The primary concern with a built-up roof is maintenance. You should have your roof checked at least once a year, and preferably every six months, to remove leaf debris that collects on the surface and does not wash away like it would on a higher-pitched roof. The acidity caused by rotting organic debris on the roof will shorten the life of the roof. Also, plan on occasionally having gravel added to any areas where the black asphalt has become exposed to deterioration from sunlight. On low-slope roofs the gravel tends to slowly migrate downward, with the ridge regularly losing its gravel covering and needing a sprinkling of fresh gravel.

    If you decide to do the maintenance yourself, beware: flat and low-slope roofs are statistically more accident-prone than higher pitched roofs. Because people are not afraid of sliding down the roof after a misstep, like on a steep roof, they tend to get too comfortable and end up walking off the edge of a flat roof. So try to always be conscious of where you are in relation to the edge of the roof when you do maintenance on your flat roof or low-slope roof, and don’t walk backwards when clearing off the leaf debris. Also, most skylights were not designed to support the weight of a person walking or leaning on one. So stay off the skylights.

While you or your roofer are up there, here are some common defects to look for:

Alligatoring - As the roof approaches the end of its lifespan, the asphalt topping becomes brittle and multiple rows of cracks form, loosely similar to the pattern on an alligator’s back, exposing the roofing plies below. Water seeps into the seams and between the plies, causing blisters.

• Exposed Roofing Paper - When the tar is gone and the roofing paper is exposed and deteriorating rapidly, it looks like the picture below.
Blisters - When moisture seeps between the plies of the roof, then the sun comes out and heats up the surface, the water turns to vapor, and the expansion of the trapped gas causes a raised pocket, known as a blister, to form. The blister will often loosen the gravel and some of it will slide away from the area, allowing more deterioration, and leakage. A older blister is not just visible; when you step on it, the blister makes a squishy sound from the trapped water inside.

Ponding - The puddling of water on an area of a roof is called ponding. A built-up roof is designed to accept water puddles on the surface without leaking, but the rule-of-thumb is that any area of standing water on the roof 48-hours after a rain is considered a problem.
   Even what is called a “flat” roof of a house is usually built with a very slight slope to allow water runoff, but a poorly framed roof structure, or one that has had some sagging of the rafters over time, will create areas of ponding. The evidence of ponding is often still visible to a inspector, even after all the water has evaporated, due to the debris rings around the ponding area. A roofer can add fillers to re-slope a problem ponding area when re-roofing the home.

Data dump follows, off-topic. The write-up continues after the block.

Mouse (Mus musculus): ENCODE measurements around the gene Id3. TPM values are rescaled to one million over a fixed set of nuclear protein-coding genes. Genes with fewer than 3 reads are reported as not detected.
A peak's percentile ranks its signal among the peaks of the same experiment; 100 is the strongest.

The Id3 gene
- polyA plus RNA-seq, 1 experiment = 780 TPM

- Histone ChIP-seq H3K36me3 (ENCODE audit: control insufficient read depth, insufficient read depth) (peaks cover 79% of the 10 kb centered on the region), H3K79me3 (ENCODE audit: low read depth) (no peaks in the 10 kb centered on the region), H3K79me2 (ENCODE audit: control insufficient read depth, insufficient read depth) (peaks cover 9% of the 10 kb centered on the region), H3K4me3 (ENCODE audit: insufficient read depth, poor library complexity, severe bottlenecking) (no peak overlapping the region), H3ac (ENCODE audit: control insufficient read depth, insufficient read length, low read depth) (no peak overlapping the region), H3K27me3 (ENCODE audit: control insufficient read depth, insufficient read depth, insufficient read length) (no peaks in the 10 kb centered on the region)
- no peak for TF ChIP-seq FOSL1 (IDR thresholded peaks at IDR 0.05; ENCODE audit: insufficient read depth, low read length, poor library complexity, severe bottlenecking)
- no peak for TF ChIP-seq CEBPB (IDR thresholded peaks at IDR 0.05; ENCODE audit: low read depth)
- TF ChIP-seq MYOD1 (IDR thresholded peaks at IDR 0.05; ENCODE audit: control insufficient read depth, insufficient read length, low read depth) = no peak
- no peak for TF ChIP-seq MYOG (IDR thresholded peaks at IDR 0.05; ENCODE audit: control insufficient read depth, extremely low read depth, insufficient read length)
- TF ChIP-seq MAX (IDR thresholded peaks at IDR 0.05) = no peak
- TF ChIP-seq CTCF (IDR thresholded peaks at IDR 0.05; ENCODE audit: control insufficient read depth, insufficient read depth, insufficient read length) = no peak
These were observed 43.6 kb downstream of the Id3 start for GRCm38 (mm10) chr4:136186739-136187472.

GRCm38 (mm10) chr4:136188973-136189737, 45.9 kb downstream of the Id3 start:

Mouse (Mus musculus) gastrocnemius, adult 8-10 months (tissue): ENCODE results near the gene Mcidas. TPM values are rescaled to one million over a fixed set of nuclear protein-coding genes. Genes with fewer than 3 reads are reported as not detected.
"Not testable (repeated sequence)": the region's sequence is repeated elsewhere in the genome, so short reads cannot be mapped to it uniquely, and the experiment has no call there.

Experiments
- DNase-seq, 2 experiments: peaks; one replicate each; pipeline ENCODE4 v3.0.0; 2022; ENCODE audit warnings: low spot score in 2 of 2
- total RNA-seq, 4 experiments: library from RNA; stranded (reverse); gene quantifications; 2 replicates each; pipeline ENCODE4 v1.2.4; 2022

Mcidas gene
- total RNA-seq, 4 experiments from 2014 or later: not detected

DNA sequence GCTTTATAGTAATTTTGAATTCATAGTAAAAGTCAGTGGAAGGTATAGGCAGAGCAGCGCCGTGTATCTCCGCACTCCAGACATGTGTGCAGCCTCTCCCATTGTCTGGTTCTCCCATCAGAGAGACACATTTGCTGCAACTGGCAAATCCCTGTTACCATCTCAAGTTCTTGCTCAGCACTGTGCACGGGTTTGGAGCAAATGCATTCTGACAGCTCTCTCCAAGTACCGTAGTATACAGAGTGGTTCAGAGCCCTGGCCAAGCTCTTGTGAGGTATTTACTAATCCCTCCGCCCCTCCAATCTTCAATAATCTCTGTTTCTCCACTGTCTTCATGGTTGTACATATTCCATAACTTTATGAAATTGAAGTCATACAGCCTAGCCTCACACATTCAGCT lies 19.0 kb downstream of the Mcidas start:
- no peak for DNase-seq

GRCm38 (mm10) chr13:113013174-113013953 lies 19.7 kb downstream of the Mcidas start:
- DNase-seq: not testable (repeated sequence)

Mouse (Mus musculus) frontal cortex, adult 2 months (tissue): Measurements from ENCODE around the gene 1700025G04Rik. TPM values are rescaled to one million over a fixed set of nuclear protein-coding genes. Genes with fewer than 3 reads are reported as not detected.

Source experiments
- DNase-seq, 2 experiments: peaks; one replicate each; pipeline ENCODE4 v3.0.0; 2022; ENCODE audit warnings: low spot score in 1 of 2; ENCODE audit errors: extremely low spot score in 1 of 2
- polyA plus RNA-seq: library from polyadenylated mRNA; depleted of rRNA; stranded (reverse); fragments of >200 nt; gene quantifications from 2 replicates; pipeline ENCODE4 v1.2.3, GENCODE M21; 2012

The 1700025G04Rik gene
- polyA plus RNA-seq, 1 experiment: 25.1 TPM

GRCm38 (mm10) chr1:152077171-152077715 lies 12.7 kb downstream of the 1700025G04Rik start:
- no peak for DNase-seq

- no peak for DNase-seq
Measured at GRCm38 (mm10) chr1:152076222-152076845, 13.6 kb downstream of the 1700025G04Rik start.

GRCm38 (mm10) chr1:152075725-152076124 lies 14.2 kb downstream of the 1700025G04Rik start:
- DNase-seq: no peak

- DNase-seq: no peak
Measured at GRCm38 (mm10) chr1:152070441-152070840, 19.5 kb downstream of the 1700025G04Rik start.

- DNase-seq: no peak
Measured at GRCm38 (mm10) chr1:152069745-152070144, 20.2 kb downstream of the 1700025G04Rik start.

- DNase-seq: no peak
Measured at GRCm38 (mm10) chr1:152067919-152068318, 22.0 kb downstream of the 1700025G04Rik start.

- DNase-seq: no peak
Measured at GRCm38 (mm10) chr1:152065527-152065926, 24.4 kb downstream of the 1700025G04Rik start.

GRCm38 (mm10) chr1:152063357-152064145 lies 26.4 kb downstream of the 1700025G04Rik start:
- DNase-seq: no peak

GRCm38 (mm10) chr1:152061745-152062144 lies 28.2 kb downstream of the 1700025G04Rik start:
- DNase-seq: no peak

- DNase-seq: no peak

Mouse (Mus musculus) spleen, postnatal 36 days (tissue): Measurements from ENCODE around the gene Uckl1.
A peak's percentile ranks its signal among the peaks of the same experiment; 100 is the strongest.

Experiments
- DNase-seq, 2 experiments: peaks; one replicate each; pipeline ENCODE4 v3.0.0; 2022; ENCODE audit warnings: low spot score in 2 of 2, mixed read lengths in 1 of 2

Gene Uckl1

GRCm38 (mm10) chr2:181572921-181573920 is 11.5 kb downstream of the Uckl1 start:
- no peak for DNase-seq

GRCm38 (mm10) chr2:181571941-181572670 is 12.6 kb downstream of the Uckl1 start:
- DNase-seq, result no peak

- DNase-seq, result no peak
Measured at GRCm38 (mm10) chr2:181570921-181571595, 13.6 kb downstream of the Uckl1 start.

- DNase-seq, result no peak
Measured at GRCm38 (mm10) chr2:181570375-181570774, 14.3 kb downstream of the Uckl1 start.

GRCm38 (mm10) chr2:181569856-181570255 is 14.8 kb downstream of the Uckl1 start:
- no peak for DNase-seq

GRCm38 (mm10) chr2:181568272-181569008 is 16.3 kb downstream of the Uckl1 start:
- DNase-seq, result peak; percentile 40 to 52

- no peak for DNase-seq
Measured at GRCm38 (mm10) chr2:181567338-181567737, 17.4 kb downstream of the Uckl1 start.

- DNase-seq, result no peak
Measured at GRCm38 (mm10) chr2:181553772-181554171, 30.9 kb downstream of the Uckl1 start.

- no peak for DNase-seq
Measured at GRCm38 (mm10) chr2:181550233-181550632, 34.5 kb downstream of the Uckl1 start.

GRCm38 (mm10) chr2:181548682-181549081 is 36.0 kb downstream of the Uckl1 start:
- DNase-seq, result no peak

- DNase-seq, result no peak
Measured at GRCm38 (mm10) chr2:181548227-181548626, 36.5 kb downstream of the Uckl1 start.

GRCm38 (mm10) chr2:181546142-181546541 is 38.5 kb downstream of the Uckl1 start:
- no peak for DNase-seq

Flashing Defects - Where roof planes meet, where roofs and walls intersect, and at penetrations of the roof by things like skylights and plumbing vent pipes, a flashing material is added to seal the joint properly. Roof leaks can occur at the flashings, either because they were installed improperly, become damaged or corroded over time.

  When a low-slope or flat roof does leak, the water often does not drip directly though below the leaking area. Instead, it migrates a few feet away before coming through to stain the ceiling. This can make pin-pointing a leak on a gravel roof difficult.

  But asphalt shingles are a satisfactory roofing choice, used on about 75% of the roofs in America. A built-up tar and gravel roof has an average lifespan of 20 to 25 years, which can be extended by maintaining the roof as outlined above.

  To figure out why your roof is leaking, go to our blog: Why is my roof leaking?

    Want to know the average lifespan of different roof materials? Go to our blog: What’s the average lifespan of a roof?

   If you want to understand the difference between an “architectural” and a regular shingle roof, see our blog: What's the difference between an "architectural" and a regular shingle roof?

   To learn about how an inspector evaluates a roof, check out our blog: What do you look for when you inspect a roof?

• • • • • • • • • • • • • • • • • • • • • • • • • • • • • • • • • • • • • • • • • • • • • • • • • • • • • •

   To read about issues related to homes of the 1950s or another specific earlier decade or type of house, visit one of these blog posts:

What are the common problems to look for when buying a 1950s house?

  1. What are the common problems to look for when buying a 1960s home?

  2. What are the common problems to look for when buying a 1970s home?

  3. What are the common problems to look for when buying a 1980s house?

  4. What problems should I look for when buying a country house or rural property?

  5. What problems should I look when when buying a house that has been moved?

  6. What problems should I look for when buying a house that has been vacant or abandoned?

  7. What are the most common problems with older mobile homes?

  8. What should I look for when buying a “flipper” house?

  9. What should I look for when buying a former rental house?

While we hope you find this series of articles about home inspection helpful, they should not be considered an alternative to an actual home inspection by a local inspector. Also, construction standards vary in different parts of the country and it is possible that important issues related to your area may not be covered here.
©2015 - McGarry and Madsen Inspection.


Roof with leaves piling up and moss beginning to grow
in the rotting
organic debris

Don’t put off maintenance on your gravel roof for this long!

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